Simon Maccabeus

SIMON MACCABEUS (sī'mŭn măk'a-bē-ŭs). The second son of the priest Mattathias. He was surnamed Thassi and was the older brother of Judas Maccabeus. With his father and brothers he fought against the Syrians. At his father’s death, he was made the adviser of the family. Eventually, as the last surviving member of the family, he succeeded in defeating the Syrians. He was acknowledged by the Jews as high priest, captain, and leader, and was authorized to wear the purple. In 135 b.c. he was murdered by his son-in-law while visiting the cities of his dominion.


SIMON MACCABEUS, or Simon the Maccabee, was the third and last son of Mattathias to rule over Judaea following the Maccabean revolt. Simon succeeded his brother Jonathan and ruled from 142-135 b.c. Under Judah (or Judas, the Gr. form of the name), religious freedom was gained after the persecutions of Antiochus IV Epiphanes. Judas and his party wished to achieve full political freedom, although he died before it was attained. When Jonathan became ruler, the Hel. party was driven out and the Maccabees were in firm control. Under Simon the Jews became wholly independent of the Seleucid Syrian Empire.

The Syrian Empire was divided by two factions. The rivals were a ruler named Demetrius, and Trypho who was tutor and regent for the young King Antiochus. The ambitious Trypho caused the young Antiochus (VI) to be murdered and had himself crowned king.

Simon was loyal to Demetrius, but he pledged loyalty on condition that Demetrius recognize the freedom of the Jews. Demetrius, who had already lost power in the S of his kingdom, granted remission of all outstanding taxes to the Jews, and exempted them from paying tribute thereafter. This meant that Judea was now politically free. Documents were no longer dated according to the Seleucid era, but according to the year of Simon as “High Priest and Prince of the Jews.”

Although Demetrius did not have power to bestow favors on Simon, since Trypho was still in power in Syria, Simon was able to take advantage of the Syrian civil war to enlarge his holdings. Gazara (Gezer), W of Jerusalem, commanded a mountain path essential to commerce between Jerusalem and the port city of Joppa, already in Jewish hands. Simon conquered Gazara and expelled its Gentile inhabitants, settling there “men who observed the law” (1 Macc 13:43-48).

Simon was able to take the citadel in Jerusalem from the Syrian garrison, which had to capitulate because of famine. As long as the Syrians controlled the citadel, Jerusalem was not truly free. The taking of the citadel in May, 142 b.c., had great symbolic as well as strategic value. Enemy soldiers no longer had a foothold in Judea.

Simon is also noted for his administration of justice and the reestablishment of Jewish law in the land. Peace was finally achieved, and attention could be given to the beautifying of the Temple and the establishment of a viable civil government.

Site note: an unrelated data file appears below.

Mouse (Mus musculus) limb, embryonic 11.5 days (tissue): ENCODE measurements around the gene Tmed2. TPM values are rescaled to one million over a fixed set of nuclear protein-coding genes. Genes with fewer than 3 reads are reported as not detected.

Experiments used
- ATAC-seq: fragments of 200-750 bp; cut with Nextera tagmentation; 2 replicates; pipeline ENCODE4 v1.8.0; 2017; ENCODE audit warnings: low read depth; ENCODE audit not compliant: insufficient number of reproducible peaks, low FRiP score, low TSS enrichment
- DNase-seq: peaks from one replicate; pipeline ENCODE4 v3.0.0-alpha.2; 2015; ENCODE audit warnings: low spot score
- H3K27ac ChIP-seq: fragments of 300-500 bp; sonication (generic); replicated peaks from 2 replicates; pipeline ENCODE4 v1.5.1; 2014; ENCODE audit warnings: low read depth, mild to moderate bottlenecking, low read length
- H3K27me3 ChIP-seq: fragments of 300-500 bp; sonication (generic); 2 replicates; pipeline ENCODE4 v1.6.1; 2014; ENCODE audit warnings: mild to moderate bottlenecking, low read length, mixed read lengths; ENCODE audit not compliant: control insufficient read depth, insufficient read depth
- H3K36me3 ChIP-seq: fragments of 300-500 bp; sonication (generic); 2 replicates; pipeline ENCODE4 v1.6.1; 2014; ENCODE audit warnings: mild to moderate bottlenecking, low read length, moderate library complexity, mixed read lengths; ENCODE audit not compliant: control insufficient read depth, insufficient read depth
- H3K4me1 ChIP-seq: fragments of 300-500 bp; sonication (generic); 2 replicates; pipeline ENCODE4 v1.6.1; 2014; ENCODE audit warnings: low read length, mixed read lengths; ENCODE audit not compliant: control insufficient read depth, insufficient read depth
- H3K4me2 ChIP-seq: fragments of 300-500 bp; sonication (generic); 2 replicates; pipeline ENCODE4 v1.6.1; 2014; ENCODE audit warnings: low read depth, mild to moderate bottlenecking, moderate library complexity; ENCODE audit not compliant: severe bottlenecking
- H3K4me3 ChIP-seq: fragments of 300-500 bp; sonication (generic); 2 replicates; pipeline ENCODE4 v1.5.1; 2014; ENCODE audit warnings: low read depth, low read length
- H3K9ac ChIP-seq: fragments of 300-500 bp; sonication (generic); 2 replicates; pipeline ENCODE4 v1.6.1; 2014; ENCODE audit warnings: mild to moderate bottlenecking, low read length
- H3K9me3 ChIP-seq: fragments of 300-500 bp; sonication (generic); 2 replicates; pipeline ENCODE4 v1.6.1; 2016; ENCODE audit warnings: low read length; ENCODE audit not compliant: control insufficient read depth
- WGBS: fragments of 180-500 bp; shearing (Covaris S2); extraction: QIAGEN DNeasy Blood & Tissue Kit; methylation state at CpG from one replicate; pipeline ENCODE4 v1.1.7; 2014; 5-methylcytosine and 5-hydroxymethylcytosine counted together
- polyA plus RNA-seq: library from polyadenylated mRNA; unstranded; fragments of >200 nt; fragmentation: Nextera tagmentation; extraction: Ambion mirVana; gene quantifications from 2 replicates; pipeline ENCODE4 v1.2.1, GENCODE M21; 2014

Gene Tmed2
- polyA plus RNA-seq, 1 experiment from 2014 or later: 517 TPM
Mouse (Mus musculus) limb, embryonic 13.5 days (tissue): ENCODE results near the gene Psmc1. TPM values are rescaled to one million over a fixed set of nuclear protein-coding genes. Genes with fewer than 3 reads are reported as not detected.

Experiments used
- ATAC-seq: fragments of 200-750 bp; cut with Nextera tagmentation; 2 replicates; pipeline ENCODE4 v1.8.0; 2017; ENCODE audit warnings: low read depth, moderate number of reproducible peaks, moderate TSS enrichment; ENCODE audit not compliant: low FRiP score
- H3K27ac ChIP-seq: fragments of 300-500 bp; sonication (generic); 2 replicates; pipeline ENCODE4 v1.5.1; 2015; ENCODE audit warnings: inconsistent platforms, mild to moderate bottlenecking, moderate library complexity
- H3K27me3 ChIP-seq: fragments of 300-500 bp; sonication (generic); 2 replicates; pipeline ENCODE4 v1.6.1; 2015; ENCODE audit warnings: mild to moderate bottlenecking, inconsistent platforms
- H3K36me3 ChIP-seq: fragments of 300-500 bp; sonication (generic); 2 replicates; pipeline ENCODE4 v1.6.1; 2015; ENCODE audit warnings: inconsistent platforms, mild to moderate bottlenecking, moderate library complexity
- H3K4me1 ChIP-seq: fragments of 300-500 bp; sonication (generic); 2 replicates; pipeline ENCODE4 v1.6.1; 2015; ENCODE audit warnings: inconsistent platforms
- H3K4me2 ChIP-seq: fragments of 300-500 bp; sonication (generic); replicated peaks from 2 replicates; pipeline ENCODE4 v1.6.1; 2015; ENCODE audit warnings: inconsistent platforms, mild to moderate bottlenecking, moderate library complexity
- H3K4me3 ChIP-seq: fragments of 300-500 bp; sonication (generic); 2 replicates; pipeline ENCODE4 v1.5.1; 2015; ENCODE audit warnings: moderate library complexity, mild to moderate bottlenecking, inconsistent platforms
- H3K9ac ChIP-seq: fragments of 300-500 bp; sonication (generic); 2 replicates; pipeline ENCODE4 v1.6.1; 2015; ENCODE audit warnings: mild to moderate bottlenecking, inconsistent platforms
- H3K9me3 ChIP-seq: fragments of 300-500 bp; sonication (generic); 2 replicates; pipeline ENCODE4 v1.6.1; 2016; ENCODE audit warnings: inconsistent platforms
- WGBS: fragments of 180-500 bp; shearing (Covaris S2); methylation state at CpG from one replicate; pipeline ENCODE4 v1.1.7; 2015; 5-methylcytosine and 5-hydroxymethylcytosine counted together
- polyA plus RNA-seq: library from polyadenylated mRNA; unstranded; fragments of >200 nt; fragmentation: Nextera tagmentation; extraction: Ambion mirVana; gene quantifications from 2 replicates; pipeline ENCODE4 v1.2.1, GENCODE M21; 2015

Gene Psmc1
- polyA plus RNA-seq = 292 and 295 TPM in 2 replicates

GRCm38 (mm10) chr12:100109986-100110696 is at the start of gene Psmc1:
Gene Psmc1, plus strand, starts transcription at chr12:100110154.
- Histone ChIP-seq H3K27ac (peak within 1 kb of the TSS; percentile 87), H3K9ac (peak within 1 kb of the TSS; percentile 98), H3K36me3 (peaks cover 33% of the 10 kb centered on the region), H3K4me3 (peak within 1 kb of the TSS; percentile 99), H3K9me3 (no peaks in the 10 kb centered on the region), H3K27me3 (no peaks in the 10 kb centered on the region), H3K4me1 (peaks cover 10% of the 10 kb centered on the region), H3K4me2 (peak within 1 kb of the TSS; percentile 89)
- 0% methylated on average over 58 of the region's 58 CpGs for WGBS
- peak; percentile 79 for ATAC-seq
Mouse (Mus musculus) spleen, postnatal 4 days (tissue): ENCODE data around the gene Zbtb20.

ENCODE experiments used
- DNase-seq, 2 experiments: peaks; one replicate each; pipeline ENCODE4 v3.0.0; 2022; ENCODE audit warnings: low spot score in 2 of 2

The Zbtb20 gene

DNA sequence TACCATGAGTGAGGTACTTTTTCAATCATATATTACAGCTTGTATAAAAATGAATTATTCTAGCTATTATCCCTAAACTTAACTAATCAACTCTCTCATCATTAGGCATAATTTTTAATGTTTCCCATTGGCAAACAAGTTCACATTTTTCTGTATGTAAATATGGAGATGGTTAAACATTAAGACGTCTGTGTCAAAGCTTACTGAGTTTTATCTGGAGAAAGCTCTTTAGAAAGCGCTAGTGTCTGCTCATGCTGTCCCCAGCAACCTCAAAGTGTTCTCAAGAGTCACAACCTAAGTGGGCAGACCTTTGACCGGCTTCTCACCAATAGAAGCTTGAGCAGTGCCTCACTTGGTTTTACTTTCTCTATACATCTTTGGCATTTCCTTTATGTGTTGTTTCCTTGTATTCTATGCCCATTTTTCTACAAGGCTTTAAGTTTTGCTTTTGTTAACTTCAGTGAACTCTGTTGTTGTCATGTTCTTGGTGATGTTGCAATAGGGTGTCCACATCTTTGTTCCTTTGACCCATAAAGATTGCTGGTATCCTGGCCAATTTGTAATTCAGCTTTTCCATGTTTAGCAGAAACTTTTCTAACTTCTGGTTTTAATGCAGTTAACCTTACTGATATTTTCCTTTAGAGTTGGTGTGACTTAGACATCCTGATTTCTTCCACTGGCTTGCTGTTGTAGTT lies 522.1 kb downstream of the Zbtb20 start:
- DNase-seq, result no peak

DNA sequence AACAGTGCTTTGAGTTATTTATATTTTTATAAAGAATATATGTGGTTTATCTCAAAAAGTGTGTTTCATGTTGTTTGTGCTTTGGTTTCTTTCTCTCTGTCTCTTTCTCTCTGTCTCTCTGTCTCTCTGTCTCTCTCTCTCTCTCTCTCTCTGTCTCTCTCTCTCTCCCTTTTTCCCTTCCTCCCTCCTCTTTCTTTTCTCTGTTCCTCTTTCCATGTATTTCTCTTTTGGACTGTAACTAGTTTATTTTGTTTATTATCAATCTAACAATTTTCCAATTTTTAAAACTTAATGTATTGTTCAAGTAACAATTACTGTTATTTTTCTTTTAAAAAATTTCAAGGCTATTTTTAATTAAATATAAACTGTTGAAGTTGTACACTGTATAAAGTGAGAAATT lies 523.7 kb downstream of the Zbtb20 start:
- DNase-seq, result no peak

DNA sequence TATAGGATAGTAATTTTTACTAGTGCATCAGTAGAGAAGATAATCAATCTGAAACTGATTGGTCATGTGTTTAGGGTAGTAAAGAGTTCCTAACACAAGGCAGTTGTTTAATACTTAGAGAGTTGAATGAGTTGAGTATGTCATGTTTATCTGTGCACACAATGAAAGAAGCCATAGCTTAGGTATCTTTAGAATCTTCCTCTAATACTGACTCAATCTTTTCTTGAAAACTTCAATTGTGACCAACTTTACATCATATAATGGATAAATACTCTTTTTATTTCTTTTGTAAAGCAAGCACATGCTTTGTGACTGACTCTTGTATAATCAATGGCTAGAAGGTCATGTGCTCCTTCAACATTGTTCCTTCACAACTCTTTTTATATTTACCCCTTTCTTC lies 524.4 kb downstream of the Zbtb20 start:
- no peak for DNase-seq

Mattathias and his sons came to power in a popular uprising against the Syrian rulers. They had no legitimate right to the throne, but under Simon legitimacy was granted. In the third year of his reign, in September 141 b.c., a great assembly declared Simon to be high priest, military commander, and civil governor “forever until there should arise a faithful prophet” (1 Macc 14:41). Simon’s priesthood and rule were declared legitimate and hereditary. The Hasmonaean, or Asmonaean dynasty came into being. The terms of the decree were engraved on bronze tablets and set up in the court of the Temple.

At about this time, Simon sent an embassy to Rome in order to gain recognition from the Rom. senate. The embassy brought as a gift to Rome a golden shield weighing one thousand minas. The Rom. senate granted the Jews unrestricted possession of their territory and sent information on the contents of the senatorial decree to the kings of Egypt, Syria, Pergamum, Cappadocia, Parthia and numerous smaller independent states of Greece and Asia Minor. Evildoers who had fled from Judea were ordered delivered up to the Jewish high priest.

Simon had renewed difficulties closer to home, however. Demetrius II was taken prisoner by the Parthian King Mithridates I in 138 b.c., and his father Antiochus VII fought against the pretender Trypho. Antiochus sought the favor of the Jews, confirmed the privileges granted by his predecessors, and expressly gave them the right to coin money.

Antiochus landed in Syria, gained the victory over Trypho, who fled, but was killed soon after during a siege at Apamea. With Trypho dead, Antiochus took a hard line toward the Jews. He repudiated his promises and demanded the surrender of Joppa, Gazara, the Jerusalem citadel, and other places which Simon had taken. If Simon wished to keep the places occupied, he was to pay one thousand talents. Simon refused to yield, offering only one hundred talents. Antiochus sent an army against Simon who sent his son Judas and John against the Syrian invaders. Judas was wounded, but John was successful in routing the enemy. John returned as victor to Jerusalem.

Simon, like his brothers, died a violent death. His son-in-law Ptolemy, military commander of the Jericho area, wanted the supreme power for himself, and planned to kill Simon and his sons. In February of 135 b.c. Simon visited the fortress of Dok, near Jericho, as Ptolemy’s guest. During a great feast, Ptolemy had Simon, with two sons, Mattathias and Judas, slain. A third son who was not present, John Hyrcanus, survived to become the next ruling high priest.

Bibliography

H. Bevenot, “Prolegomena to the Maccabees,” BS, LXXXXI (1924), 31-54; E. R. Bevan, “Syria and the Jews,” Cambridge Ancient History, VIII (1930), 495-533; B. Kanael, “The Beginning of Maccabean Coinage,” IEJ, I (1950), 170-175; E. Schürer, The Jewish People in the Time of Jesus (1961 reprint), 56-66.